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Aug. 3 — U.S. and Mexican trade officials are working to broker a new deal on sugar trade to prevent U.S. antidumping duties of about 80 percent.
The new agreement would be a renegotiation of a U.S.-Mexico suspension agreement that was put into place in December 2014, following findings that Mexican sugar had been sold below market prices in the U.S. market in 2013 (246 ITD, 12/23/14).
“The Department of Commerce is engaged in consultations with the Mexican government and the Mexican sugar industry to explore concerns that have been raised about the operation of the agreements,” an official at the U.S. Department of Commerce said in an e-mail to Bloomberg BNA.
The new negotiations aim to ensure that U.S. beet and sugar cane farmers are better protected, according to Phillip Hayes, a spokesman for the American Sugar Alliance. It also could include additional requirements for refining sugar in the U.S., Hayes said, to make sure that cane sugar refiners have access to an adequate supply of raw sugar for processing.
“The suspension agreements are not market access agreements for Mexico,” Hayes said in an e-mail to Bloomberg BNA. “They are the settlement of litigation under U.S. laws in which the government of Mexico and Mexican sugar producers were found to be guilty of injuring the U.S. sugar industry.”
The 2014 suspension agreement established price limits and volume quotas for Mexican sugar exports, requiring Mexican sugar to be sold in the U.S. at or above 26 cents per pound, while all other imports of sugar from Mexico were to be sold at or above 22.25 cents per pound. It was put into place following a sugar dumping investigation by the Commerce Department, which found that in 2013, Mexican sugar had been sold in the U.S. below market price between 40.48 percent and 42.14 percent.
The suspension agreement also established periodic meetings two to three times a year between the relevant trade officials to discuss the progress of the suspension agreement. If the agreement is terminated, antidumping and countervailing duties of up to 80 percent could be applied to sugar imported from Mexico.
Sen. Jeanne Shaheen (D-N.H.), who opposes import restrictions on Mexican sugar, has expressed concern about the renegotiation of the sugar suspension agreements by the Commerce Department without allowing for public comment.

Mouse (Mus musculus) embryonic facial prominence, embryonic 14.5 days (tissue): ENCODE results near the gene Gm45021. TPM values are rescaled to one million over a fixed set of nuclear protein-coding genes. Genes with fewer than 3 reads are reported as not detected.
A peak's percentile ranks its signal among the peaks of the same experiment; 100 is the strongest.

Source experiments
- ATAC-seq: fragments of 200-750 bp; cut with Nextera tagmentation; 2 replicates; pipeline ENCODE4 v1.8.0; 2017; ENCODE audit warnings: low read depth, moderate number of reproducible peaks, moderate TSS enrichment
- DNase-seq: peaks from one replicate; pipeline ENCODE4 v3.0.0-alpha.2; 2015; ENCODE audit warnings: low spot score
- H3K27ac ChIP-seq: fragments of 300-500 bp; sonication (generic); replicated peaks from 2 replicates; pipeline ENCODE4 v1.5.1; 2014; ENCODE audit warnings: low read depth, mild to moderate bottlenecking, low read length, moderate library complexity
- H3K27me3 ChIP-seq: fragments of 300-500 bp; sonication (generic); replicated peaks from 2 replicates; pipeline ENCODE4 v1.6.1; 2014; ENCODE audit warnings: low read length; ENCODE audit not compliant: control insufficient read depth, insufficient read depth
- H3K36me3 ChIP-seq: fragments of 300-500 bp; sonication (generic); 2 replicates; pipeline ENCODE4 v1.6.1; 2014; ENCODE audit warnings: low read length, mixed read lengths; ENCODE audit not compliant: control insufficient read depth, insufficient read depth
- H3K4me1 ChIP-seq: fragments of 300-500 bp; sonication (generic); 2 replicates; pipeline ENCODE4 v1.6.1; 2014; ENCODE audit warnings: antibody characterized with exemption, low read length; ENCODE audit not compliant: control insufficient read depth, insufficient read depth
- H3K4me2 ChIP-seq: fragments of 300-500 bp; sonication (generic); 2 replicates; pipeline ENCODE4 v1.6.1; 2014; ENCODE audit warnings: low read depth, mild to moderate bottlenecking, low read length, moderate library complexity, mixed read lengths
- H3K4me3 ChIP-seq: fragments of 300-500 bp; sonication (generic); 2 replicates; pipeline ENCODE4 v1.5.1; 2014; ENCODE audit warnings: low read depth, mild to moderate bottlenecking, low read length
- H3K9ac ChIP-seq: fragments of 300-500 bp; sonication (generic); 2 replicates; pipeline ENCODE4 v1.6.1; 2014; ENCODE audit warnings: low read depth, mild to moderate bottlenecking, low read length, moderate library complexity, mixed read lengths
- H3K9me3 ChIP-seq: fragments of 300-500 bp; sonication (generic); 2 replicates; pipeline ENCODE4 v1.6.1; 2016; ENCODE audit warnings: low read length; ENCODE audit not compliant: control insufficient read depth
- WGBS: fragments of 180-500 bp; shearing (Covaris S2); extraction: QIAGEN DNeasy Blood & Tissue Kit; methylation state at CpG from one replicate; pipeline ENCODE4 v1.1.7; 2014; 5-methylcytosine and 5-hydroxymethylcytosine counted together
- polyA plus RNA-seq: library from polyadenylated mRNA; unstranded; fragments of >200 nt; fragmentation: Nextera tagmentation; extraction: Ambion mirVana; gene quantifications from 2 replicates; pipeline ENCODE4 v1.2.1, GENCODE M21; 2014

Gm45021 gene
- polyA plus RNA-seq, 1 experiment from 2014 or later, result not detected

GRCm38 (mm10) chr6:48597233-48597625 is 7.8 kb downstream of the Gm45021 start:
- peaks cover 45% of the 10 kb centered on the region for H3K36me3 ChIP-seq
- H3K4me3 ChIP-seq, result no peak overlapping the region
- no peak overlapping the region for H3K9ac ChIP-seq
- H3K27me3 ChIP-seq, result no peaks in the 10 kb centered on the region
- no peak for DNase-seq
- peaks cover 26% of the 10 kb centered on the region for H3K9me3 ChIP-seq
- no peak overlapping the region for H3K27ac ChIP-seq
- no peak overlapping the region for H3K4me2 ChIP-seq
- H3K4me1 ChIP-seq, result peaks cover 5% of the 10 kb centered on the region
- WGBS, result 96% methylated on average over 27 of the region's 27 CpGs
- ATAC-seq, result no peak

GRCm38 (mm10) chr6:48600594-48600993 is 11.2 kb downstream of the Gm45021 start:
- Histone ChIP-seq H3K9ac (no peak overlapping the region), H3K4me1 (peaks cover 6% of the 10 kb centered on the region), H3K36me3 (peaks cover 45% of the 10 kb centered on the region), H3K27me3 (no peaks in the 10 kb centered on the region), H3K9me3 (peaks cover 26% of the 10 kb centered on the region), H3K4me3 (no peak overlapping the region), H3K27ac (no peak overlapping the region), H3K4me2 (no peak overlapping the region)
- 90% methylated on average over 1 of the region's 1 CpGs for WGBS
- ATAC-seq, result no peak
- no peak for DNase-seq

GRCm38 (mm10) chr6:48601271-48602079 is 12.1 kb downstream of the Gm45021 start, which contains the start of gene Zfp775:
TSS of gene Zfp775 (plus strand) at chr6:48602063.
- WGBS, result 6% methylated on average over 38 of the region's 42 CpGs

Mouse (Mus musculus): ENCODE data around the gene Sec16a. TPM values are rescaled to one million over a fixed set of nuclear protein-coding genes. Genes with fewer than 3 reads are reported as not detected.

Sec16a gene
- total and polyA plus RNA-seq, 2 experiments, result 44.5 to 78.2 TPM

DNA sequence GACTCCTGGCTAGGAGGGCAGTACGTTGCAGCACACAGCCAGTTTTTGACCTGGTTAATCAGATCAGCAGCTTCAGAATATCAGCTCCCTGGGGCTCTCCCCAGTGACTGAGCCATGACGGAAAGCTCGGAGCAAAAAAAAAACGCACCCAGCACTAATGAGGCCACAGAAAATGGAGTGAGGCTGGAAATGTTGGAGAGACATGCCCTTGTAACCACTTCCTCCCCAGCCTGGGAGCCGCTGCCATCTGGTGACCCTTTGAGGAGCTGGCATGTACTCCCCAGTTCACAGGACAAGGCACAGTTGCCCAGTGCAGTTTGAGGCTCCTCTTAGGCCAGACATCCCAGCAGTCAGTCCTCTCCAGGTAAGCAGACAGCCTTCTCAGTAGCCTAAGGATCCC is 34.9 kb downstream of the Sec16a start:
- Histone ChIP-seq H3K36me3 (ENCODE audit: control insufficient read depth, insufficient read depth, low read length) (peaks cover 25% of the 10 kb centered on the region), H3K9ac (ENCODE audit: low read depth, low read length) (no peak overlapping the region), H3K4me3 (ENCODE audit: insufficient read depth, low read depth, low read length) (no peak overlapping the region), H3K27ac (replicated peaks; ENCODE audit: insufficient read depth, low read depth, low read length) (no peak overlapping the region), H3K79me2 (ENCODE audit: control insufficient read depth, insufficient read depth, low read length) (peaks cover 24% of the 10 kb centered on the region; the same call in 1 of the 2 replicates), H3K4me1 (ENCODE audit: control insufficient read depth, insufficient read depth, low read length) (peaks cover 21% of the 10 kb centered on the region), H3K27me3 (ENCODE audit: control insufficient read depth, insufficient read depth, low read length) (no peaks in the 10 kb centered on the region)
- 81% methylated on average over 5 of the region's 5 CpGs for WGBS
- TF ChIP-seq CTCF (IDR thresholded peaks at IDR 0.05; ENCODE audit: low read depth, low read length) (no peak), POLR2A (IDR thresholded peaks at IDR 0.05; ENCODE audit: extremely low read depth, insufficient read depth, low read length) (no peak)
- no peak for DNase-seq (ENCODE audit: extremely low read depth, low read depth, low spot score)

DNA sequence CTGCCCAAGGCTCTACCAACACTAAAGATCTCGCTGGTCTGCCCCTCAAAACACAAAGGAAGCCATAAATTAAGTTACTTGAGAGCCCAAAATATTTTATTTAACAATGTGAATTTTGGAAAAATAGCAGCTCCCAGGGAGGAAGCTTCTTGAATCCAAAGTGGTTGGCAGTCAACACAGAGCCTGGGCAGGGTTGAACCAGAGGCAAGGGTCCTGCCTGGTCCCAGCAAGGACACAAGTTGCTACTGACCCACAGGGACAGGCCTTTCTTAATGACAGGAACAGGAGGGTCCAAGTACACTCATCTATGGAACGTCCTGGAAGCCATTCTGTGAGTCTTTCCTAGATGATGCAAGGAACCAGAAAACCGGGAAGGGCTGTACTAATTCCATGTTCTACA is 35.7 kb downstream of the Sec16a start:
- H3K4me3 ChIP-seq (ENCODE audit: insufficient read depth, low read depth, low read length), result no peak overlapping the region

“The sugar managed trade agreements between the United States and Mexico have restricted the sugar supply available in the U.S. to a level far too low to meet domestic demand and have caused an unjustified price hike for American businesses and consumers,” Shaheen wrote in a July 21, 2016, letter to the Commerce Department. “These new trade restrictions have effectively reset government-supported sugar prices nearly 20 percent higher than the levels Congress agreed on in the 2014 Farm Bill.”
Mexican sugar industry trade officials have said they support the suspension agreement, which still gives them the preferential access to the U.S. market provided by the North American Free Trade Agreement (NAFTA) even if it falls short of the full access.
“We have a relationship in commercial terms with the U.S. market going forward that is based on a formula that was negotiated by both governments,” said Juan Cortina, the president of the Mexican Sugar Chamber. “We are left in an advantageous position as the supplier of choice. We can live with it, even if it is not something that we really like. But the rules are quite clear now.”
Other Mexican trade experts, however, note that the use of such agreements ensures that the sugar industry in the U.S. continues to be protected.
“It is a settlement. It is not free trade any more, because it is a limitation of Mexico's access to the U.S. market,” said Beatriz Leycegui, a former senior trade official in the Felipe Calderon administration and partner with SAI Consulting in Mexico City. “But these are instruments that countries can legitimately use to ensure that the conditions of trade are fair.”
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